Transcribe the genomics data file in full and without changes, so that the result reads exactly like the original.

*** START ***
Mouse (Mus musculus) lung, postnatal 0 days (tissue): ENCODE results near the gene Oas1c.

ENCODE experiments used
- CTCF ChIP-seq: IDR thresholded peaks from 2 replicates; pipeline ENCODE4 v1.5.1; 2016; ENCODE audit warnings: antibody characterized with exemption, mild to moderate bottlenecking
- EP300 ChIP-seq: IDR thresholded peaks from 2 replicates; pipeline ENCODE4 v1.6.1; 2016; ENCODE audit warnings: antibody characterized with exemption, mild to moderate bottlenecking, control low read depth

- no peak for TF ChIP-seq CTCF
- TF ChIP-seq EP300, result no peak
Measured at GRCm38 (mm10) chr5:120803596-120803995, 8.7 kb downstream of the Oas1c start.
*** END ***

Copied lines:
Mouse (Mus musculus) lung, postnatal 0 days (tissue): ENCODE results near the gene Oas1c.

ENCODE experiments used
- CTCF ChIP-seq: IDR thresholded peaks from 2 replicates; pipeline ENCODE4 v1.5.1; 2016; ENCODE audit warnings: antibody characterized with exemption, mild to moderate bottlenecking
- EP300 ChIP-seq: IDR thresholded peaks from 2 replicates; pipeline ENCODE4 v1.6.1; 2016; ENCODE audit warnings: antibody characterized with exemption, mild to moderate bottlenecking, control low read depth

- no peak for TF ChIP-seq CTCF
- TF ChIP-seq EP300, result no peak
Measured at GRCm38 (mm10) chr5:120803596-120803995, 8.7 kb downstream of the Oas1c start.